UPDATE 11:37 a.m.: Chatham County has declared a state of emergency, according to a news release from the county.


UPDATE 11:29 a.m.: A car spun out on U.S. Highway 15-501 near Cornwallis, crashing into a snow plow.


UPDATE 11:18 a.m.: Jeff Brooks, spokesman for Duke Energy, said the power company brought in 3,000 additional workers to North Carolina from other states to help handle any power outages that could happen, bringing the total to roughly 6,000.


UPDATE 10:55 a.m.: Nick Tennyson, state transportation secretary, said trucks put out nearly 2 million gallons of salt brine in anticipation of the storm and have since dropped 12,000 tons of salt and 5,000 tons of sand/salt mixture.

Tennyson said crews can't be everywhere at once, but they're trying to make sure the highest volume areas are being handled first. The state's priority is interstates, then primary routes, then lower volume, secondary roads.

Col. William Grey with the of the Highway Patrol has all available personnel working, though he urged drivers to stay off the roads unless travel is necessary.

"It'll help keep you safe and my troopers safe as well," Grey said.

The two additional fatalities brought the state's total to four since Wednesday night. The first three fatalities occurred on Wednesday evening, McCrory said, while the fourth happened Friday morning on I-95 in Johnston County.

The Wednesday fatalities occurred in Wilkes, Forsyth and Stokes counties.

The N.C. State Highway Patrol said it has towed 19 vehicles as of 9:30 a.m.


UPDATE 10:40 a.m.: McCrory said there were about 6,000 power outages across the Tar Heel state as of 10:30 a.m. But that number, he said, is expected to fluctuate as the storm progresses and ice begins to build up.

Most of the outages occurred in the mountains and Charlotte region.

The N.C. State Highway Patrol has responded to 571 collisions and more than 800 calls for assistance, McCrory said, and checked 25 to 30 abandoned cars.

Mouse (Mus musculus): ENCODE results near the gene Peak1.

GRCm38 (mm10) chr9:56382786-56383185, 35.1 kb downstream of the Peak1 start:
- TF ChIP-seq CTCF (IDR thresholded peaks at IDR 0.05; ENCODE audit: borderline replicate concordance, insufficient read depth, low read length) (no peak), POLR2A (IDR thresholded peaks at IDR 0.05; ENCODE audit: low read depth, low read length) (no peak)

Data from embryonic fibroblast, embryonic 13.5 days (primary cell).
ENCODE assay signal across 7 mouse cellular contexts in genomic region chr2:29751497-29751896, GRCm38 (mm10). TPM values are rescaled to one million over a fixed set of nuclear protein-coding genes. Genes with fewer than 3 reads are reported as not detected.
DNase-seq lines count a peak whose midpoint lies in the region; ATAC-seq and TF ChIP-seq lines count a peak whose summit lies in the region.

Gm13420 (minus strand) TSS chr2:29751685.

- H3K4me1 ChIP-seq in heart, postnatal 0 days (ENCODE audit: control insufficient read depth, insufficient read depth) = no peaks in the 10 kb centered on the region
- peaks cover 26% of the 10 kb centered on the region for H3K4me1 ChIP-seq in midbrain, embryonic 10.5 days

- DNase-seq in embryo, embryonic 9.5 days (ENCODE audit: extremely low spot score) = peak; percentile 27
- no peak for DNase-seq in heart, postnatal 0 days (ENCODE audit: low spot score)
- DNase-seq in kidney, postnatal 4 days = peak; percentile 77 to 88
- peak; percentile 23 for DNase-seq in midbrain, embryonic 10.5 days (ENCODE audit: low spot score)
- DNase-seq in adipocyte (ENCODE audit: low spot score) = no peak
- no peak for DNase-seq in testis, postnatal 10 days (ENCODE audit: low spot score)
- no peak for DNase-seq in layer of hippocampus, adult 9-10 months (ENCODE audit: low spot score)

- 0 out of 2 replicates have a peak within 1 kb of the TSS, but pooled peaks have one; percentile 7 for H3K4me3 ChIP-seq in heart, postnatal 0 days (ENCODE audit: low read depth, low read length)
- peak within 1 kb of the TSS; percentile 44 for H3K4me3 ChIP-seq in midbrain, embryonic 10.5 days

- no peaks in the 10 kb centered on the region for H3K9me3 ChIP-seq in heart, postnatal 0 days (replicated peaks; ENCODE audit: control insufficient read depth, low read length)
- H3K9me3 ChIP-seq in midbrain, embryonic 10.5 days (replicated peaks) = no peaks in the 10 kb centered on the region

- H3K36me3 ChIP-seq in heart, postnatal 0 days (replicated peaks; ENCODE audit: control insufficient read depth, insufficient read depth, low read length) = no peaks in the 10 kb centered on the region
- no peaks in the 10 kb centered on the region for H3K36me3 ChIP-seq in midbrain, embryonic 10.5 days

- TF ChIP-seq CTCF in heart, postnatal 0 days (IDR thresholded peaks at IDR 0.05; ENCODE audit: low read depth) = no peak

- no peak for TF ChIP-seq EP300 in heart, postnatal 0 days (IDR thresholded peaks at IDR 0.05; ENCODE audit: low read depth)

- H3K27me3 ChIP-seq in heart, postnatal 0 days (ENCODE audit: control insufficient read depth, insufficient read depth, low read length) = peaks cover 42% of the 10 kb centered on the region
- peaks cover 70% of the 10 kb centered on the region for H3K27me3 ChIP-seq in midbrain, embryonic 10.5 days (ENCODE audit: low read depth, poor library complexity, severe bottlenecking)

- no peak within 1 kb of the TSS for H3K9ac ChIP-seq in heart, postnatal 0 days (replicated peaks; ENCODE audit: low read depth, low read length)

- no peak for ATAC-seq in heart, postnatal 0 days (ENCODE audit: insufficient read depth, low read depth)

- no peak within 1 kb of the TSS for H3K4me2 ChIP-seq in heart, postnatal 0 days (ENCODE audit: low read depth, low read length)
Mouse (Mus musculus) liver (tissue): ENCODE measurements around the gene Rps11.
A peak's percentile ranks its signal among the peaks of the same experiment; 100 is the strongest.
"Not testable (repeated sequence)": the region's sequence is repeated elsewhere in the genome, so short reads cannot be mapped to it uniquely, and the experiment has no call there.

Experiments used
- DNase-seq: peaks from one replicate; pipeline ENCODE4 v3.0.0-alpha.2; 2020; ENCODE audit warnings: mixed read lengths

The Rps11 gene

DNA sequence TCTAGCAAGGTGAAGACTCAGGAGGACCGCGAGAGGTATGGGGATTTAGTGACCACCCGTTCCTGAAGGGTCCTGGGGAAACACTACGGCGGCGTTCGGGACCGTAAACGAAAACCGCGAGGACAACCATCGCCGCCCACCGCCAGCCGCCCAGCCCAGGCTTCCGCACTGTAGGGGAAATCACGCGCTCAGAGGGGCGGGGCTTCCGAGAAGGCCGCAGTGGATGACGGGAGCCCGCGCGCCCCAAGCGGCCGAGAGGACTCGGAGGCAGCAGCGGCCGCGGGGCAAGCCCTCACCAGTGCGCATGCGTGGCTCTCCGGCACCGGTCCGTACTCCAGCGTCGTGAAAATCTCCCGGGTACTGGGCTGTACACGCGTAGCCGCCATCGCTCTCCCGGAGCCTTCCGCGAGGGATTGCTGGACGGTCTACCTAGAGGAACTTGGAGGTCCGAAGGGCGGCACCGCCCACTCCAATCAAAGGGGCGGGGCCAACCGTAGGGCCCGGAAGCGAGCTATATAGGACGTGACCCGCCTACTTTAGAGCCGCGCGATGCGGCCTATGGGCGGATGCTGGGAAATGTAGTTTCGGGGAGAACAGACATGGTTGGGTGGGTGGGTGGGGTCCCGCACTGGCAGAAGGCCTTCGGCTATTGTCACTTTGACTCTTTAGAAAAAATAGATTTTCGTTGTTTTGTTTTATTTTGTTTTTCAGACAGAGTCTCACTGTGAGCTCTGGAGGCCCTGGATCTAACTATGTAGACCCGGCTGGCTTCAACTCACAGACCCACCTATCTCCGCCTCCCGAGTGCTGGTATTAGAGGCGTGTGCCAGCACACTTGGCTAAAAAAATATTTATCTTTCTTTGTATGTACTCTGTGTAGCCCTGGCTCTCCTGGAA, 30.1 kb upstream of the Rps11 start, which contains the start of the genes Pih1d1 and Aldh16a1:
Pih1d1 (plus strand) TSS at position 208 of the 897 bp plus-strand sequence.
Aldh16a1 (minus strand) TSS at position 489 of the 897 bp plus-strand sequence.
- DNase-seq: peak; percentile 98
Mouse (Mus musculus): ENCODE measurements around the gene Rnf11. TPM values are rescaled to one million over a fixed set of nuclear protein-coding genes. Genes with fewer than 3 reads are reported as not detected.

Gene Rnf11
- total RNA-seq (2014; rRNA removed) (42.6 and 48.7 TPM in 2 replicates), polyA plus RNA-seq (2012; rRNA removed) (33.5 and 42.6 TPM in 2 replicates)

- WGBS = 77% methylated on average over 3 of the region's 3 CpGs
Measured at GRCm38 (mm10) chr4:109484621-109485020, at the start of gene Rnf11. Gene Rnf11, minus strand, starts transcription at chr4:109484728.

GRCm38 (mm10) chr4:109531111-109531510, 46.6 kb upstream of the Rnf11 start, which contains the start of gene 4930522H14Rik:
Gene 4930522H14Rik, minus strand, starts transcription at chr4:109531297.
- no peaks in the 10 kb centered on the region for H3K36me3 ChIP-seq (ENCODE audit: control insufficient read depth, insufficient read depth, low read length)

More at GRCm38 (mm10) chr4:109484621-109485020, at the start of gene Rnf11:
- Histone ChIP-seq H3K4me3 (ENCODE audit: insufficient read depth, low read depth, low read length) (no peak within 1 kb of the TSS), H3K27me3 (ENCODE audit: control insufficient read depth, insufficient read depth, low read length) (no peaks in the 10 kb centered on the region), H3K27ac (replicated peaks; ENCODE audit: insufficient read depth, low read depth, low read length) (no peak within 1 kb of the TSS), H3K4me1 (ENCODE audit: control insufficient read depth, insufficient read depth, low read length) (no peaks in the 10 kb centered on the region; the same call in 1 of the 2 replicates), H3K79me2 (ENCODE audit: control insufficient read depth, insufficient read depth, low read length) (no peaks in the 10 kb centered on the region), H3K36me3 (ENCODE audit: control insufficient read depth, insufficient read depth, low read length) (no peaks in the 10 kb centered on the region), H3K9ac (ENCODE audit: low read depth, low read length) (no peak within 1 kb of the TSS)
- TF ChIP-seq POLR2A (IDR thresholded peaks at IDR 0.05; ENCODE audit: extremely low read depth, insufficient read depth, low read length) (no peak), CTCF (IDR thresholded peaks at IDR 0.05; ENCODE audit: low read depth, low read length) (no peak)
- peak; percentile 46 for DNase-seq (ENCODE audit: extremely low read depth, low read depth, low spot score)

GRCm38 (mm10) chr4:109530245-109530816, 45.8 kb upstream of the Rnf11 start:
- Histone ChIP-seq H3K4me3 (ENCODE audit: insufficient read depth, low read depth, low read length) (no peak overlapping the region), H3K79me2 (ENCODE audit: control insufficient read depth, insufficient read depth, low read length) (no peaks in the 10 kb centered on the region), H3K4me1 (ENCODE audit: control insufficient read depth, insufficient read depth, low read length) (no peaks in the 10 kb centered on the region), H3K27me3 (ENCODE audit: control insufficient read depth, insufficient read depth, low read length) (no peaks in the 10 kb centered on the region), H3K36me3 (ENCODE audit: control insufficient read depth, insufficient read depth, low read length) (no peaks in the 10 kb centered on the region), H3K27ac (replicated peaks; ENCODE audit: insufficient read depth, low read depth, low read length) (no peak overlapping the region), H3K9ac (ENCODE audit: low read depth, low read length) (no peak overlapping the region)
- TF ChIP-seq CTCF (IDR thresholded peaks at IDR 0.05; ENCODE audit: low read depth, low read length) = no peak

UPDATE 10:35 a.m.: Gov. Pat McCrory said in a news conference the state has implemented the right measures to keep North Carolina safe, but the slick road conditions caused two fatal car accidents.

One person died late Wednesday after being injured in a car wreck in an unidentified part of the state, McCrory said. Early Friday morning, another serious wreck on I-95 killed one person in Johnston County.


UPDATE 10:25 a.m.: Gov. Pat McCrory will give an update on the state's response to the winter storm. Watch live here.


UPDATE 9:54 a.m.: The low pressure system behind this winter storm is sitting on the border of Alabama and Georgia, but WRAL meteorologist said the system has to move all the way through North Carolina before the event passes.


UPDATE 9:22 a.m.: Ice could begin to pile up and coat roads around 5 p.m. on Friday, said WRAL meteorologist Elizabeth Gardner.

Ice could build up to a quarter to a half an inch, Gardner said.

WRAL meteorologist Aimee Wilmoth said Chatham County reported half an inch of snow around 9:15 a.m. Friday, and Orange County saw .4 inches. Person County, though, had reports of 2 inches of snow.


UPDATE 9:05 a.m.: A reported accident on Interstate 95 has all southbound lanes closed at Bagley Road near Kenly.

The wreck involved a tractor-trailer and a pickup truck near exit 105, officials said. One person was transported to the hospital.

Emergency management is on scene. I-95 southbound has been detoured around exit 105.

Another accident occurred on I-40 westbound at mile marker 335 involving an overturned tractor-trailer.


UPDATE 8:46 a.m.: Expected snowfall totals have been adjusted across eastern North Carolina as early snow and sleet accumulation is scant.
Much of Raleigh could see 1 to 2 inches of snow and sleet accumulation, down from the earlier expectation of 3.5 inches. Even in the heart of the storm in northern North Carolina and into Virginia, expected accumulation has dropped to between 4 and 8 inches.


UPDATE 8:34 a.m.: Mike Charbonneau with the N.C. Department of Transportation said there are 70 trucks in Wake County putting down salt and sand to help break up any ice that's forming on roads.

Ahead of the storm, Charbonneau said, the DOT dropped 1.5 million gallons of brine on roads and highways.

Close to 1,000 DOT trucks across the state will be out trying to clear roads.

"Our crews will stay out proactively all day long treating all of the major roads," Charbonneau said.


UPDATE 8:22 a.m.: The winter storm is beginning to pick up in intensity west of Fayetteville, said WRAL meteorologist Elizabeth Gardner.

The temperature in the city is 29 degrees, and the wind is beginning to pick up, Gardner said, so much of the wetness on the ground currently could turn to ice.


UPDATE 8:09 a.m.: Wake County declared its own state of emergency following Gov. Pat McCrory's decision on Thursday to place all of North Carolina under a state of emergency.


UPDATE 8:01 a.m.: Lt. Jeff Gordon with the N.C. State Highway Patrol said there were five traffic accident calls across the greater Raleigh area since midnight, but he expects that to increase as the storm worsens.

"Any time that we have any approaching storm we put all personnel on standby," Gordon said of the highway patrol's response. The highway patrol is working in conjunction with the N.C. Department of Transportation to keep roads safe.